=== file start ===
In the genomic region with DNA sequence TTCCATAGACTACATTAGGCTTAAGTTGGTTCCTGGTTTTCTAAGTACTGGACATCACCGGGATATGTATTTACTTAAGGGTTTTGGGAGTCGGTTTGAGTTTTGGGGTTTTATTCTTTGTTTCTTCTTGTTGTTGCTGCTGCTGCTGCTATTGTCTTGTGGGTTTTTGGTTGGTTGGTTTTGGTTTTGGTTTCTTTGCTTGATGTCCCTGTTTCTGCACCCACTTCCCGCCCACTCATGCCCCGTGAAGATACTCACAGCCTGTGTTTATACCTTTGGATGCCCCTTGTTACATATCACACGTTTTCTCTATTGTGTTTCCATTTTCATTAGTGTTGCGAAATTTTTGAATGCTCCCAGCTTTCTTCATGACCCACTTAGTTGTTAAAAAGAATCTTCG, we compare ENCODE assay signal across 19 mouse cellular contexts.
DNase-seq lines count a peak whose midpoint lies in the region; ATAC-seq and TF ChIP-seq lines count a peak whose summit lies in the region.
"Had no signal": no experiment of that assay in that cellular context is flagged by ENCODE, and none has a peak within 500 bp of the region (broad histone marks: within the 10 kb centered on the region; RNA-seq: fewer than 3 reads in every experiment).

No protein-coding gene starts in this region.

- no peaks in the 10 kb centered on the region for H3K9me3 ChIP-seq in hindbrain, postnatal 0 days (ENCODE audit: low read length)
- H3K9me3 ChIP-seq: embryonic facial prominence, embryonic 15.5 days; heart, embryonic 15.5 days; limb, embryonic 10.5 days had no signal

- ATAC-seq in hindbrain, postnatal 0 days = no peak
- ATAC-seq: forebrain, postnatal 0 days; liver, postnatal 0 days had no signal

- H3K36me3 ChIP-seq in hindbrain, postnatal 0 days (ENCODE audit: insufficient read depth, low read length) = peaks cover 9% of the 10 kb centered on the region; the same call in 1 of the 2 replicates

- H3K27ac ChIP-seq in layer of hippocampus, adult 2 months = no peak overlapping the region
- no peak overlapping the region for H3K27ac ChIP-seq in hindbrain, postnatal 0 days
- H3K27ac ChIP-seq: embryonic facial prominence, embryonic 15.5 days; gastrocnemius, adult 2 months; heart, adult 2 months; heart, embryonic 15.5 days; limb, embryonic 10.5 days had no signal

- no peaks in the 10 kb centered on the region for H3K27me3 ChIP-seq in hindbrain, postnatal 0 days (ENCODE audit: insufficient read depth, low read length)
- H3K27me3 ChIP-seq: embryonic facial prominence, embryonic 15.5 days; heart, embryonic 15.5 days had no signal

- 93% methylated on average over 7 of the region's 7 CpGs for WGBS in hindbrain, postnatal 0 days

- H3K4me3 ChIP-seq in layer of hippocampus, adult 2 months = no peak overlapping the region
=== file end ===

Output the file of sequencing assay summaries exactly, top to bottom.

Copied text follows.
In the genomic region with DNA sequence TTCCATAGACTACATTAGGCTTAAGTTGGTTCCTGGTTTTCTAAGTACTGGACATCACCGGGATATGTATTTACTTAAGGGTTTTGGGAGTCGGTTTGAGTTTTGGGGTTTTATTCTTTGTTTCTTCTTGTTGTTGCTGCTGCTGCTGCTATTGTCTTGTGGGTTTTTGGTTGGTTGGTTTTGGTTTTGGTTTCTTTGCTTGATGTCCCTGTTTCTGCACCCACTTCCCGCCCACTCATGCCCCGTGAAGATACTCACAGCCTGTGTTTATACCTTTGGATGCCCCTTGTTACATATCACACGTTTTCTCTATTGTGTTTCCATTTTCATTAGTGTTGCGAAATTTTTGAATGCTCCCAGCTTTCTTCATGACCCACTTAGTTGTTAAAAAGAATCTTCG, we compare ENCODE assay signal across 19 mouse cellular contexts.
DNase-seq lines count a peak whose midpoint lies in the region; ATAC-seq and TF ChIP-seq lines count a peak whose summit lies in the region.
"Had no signal": no experiment of that assay in that cellular context is flagged by ENCODE, and none has a peak within 500 bp of the region (broad histone marks: within the 10 kb centered on the region; RNA-seq: fewer than 3 reads in every experiment).

No protein-coding gene starts in this region.

- no peaks in the 10 kb centered on the region for H3K9me3 ChIP-seq in hindbrain, postnatal 0 days (ENCODE audit: low read length)
- H3K9me3 ChIP-seq: embryonic facial prominence, embryonic 15.5 days; heart, embryonic 15.5 days; limb, embryonic 10.5 days had no signal

- ATAC-seq in hindbrain, postnatal 0 days = no peak
- ATAC-seq: forebrain, postnatal 0 days; liver, postnatal 0 days had no signal

- H3K36me3 ChIP-seq in hindbrain, postnatal 0 days (ENCODE audit: insufficient read depth, low read length) = peaks cover 9% of the 10 kb centered on the region; the same call in 1 of the 2 replicates

- H3K27ac ChIP-seq in layer of hippocampus, adult 2 months = no peak overlapping the region
- no peak overlapping the region for H3K27ac ChIP-seq in hindbrain, postnatal 0 days
- H3K27ac ChIP-seq: embryonic facial prominence, embryonic 15.5 days; gastrocnemius, adult 2 months; heart, adult 2 months; heart, embryonic 15.5 days; limb, embryonic 10.5 days had no signal

- no peaks in the 10 kb centered on the region for H3K27me3 ChIP-seq in hindbrain, postnatal 0 days (ENCODE audit: insufficient read depth, low read length)
- H3K27me3 ChIP-seq: embryonic facial prominence, embryonic 15.5 days; heart, embryonic 15.5 days had no signal

- 93% methylated on average over 7 of the region's 7 CpGs for WGBS in hindbrain, postnatal 0 days

- H3K4me3 ChIP-seq in layer of hippocampus, adult 2 months = no peak overlapping the region